Blue and white balloons lined the halls of the Innovation Center’s third floor last Friday as students, faculty, friends, family and everyone alike gathered to celebrate African culture.
The African Royal Ball, hosted by the African Student Association (ASA), embraced the African-American population at ESU, honoring the school’s diversity.
Doors opened at 6:30 p.m. and attendees waited until 7 p.m. for the event to begin with ticket sales going towards the newly established club.
“This is our second annual African Royal Ball,” said Sarah Owusu, an ASA member. “The event is basically to capture African culture, music, food, and dance. It’s a way for everybody to come out, dress up and socialize.”
The atmosphere was electric as students came dressed in traditional ensembles and showed off their heritage flags, hanging off their backs like capes.
The green and white of the Nigerian flag and the red, yellow and green of the Ghanaian flag were hard to miss among the represented African countries that night.
The main ballroom was filled with vibrant colors, laughter, and music by African artists.
“I couldn’t resist playing this event because it is like family,” said Jamal Avery, the DJ for the night. “It’s good to bring awareness and to spotlight the African culture.”
Avery also attended last year’s event that was held in conjunction with Bloomsburg University’s ASA, of which he was a part of.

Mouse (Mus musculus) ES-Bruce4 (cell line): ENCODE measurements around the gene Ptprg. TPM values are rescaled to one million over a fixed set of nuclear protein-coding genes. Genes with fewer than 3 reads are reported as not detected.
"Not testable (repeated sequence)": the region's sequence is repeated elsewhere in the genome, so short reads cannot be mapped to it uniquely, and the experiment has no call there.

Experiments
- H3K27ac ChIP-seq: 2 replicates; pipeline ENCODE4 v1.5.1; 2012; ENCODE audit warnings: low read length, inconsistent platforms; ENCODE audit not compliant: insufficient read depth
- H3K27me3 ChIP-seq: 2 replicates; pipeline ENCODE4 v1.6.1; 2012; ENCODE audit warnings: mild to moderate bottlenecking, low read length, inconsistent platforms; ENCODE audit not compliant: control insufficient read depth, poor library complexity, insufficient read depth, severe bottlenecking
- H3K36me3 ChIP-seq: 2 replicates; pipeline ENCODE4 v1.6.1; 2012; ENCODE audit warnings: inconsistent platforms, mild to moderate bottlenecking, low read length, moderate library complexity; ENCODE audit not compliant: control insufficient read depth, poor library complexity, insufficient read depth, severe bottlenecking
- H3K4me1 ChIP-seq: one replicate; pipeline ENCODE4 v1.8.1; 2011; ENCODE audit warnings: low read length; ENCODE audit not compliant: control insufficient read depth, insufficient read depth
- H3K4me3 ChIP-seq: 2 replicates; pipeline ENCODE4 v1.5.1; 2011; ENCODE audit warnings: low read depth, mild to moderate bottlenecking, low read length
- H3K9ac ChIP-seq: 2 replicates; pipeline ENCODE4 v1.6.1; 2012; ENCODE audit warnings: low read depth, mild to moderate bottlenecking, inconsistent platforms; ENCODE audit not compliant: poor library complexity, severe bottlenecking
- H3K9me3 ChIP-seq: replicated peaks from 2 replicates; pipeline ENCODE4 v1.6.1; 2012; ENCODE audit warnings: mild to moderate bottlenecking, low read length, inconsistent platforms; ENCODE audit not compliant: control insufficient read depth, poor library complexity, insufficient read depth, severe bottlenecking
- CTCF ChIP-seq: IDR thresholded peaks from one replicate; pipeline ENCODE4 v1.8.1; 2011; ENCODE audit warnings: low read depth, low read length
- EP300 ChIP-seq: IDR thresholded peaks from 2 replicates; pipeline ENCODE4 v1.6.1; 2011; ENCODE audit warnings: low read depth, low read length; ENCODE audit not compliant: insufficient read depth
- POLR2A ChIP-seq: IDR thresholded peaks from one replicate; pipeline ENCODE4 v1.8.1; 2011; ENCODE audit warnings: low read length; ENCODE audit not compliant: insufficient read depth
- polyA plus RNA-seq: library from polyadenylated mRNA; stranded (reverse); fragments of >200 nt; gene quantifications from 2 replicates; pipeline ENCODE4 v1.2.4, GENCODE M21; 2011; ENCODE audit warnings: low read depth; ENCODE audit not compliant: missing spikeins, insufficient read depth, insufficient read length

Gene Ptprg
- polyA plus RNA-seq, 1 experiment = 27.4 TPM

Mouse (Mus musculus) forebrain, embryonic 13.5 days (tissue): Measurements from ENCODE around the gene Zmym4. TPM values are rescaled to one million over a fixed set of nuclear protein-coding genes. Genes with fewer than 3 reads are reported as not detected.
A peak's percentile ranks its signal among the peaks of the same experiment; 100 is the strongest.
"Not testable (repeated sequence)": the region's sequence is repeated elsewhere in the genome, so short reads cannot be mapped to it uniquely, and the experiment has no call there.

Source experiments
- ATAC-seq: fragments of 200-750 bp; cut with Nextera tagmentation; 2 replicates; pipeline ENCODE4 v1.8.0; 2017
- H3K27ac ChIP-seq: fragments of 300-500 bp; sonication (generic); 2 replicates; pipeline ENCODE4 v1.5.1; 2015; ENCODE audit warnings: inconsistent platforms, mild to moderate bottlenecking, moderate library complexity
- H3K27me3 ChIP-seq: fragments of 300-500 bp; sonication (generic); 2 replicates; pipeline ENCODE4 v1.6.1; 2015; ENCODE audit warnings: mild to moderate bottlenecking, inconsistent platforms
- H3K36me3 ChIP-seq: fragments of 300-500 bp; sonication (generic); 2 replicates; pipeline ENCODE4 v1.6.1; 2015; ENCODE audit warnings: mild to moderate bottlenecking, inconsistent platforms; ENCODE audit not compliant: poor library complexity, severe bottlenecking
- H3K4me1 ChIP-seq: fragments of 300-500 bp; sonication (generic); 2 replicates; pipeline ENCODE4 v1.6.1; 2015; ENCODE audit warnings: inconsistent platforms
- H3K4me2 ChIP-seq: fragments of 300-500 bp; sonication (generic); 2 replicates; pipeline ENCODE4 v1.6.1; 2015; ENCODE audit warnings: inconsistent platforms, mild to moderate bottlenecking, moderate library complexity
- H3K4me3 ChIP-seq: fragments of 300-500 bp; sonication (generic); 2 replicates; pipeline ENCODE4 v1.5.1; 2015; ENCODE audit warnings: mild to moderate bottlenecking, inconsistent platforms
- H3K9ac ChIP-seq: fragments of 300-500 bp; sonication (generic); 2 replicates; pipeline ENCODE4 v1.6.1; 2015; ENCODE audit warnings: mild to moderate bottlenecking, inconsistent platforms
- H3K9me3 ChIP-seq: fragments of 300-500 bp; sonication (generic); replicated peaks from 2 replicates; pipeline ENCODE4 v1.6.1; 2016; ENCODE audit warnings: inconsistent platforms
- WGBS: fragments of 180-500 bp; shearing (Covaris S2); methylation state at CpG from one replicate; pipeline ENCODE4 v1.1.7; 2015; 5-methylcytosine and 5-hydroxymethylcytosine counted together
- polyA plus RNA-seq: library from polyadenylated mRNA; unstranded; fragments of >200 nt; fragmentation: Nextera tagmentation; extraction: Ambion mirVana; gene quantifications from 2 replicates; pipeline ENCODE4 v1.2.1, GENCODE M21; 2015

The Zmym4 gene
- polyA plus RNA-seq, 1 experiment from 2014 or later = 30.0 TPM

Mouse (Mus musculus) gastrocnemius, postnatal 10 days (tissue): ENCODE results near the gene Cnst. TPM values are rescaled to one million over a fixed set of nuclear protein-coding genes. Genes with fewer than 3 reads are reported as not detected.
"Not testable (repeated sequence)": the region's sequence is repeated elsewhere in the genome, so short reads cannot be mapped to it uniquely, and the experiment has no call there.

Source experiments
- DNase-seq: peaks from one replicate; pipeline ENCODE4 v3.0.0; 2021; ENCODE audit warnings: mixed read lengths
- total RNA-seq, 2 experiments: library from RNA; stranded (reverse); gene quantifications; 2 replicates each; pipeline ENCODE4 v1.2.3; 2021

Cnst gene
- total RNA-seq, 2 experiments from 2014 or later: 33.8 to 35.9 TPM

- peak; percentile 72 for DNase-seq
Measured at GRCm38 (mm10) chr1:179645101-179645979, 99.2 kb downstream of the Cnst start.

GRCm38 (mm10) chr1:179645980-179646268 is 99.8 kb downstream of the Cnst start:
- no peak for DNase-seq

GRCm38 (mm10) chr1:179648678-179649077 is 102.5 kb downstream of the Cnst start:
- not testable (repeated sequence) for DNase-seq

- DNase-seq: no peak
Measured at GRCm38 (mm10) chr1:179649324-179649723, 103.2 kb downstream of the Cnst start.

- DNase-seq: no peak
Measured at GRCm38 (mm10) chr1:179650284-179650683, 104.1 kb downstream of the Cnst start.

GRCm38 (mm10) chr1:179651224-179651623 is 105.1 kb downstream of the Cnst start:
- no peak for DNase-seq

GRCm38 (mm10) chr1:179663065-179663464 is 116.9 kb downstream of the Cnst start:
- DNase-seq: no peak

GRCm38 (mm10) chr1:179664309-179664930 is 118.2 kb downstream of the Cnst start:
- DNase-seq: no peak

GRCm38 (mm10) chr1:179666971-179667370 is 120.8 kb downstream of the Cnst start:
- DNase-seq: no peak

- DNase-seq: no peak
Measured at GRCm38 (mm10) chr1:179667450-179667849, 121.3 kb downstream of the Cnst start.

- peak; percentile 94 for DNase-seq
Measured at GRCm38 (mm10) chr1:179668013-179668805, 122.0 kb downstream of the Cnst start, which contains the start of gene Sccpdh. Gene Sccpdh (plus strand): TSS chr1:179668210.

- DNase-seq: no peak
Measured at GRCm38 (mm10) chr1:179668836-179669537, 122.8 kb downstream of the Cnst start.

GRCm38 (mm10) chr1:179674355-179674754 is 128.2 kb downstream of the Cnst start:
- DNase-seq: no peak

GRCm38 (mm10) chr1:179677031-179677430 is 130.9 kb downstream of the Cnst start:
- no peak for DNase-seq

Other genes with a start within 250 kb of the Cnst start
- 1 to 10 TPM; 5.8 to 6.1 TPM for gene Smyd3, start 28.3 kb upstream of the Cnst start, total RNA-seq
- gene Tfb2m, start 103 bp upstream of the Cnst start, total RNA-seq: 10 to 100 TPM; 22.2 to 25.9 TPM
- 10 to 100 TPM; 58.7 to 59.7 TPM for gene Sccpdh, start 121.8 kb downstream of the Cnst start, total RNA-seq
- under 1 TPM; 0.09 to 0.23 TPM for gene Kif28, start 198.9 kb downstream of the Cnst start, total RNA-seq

Now having graduated, he returned to continue to support the event.
For many, this event was the first they attended to that highlighted African culture in such away.
Even children in attendance were visibly in awe at some of the elaborate, traditional outfits showcased by students.
“I’ve never been to an event like this before,” said student Mahogany Broughton, “and I was curious as to what it would be like.”
As the night progressed, the blue and gold, candlelit tables filled with people.
The delicious scent of food wafted over the crowd.
“I’m here for the food,” laughed Ivana Pittman. “I really came here to taste different cultures.”
Dinner consisted of home-cooked chicken, rice, sweet plantains and more.
As students emptied their plates, the dance floor began to fill up, livening the celebration up even more.
Students, faculty, parents and children alike joined each other on the dance floor, singing along to songs and moving their feet to the beat.
“We’ve come a long way since we started,” said student Alexis-Starr Wilson. “It’s just great to come together and to see everyone just loving and enjoying themselves.”
Starstruck at the success of the event, Wilson also commented on how new both the club and the event are.
Having started just two years ago, ASA is just now digging its roots.
It was preceded by the Black Student Union (BSU), now a separate organization.
The event ended on a high note, as people unaffiliated with club chipped in to help clean up, another shining example of African kinship.
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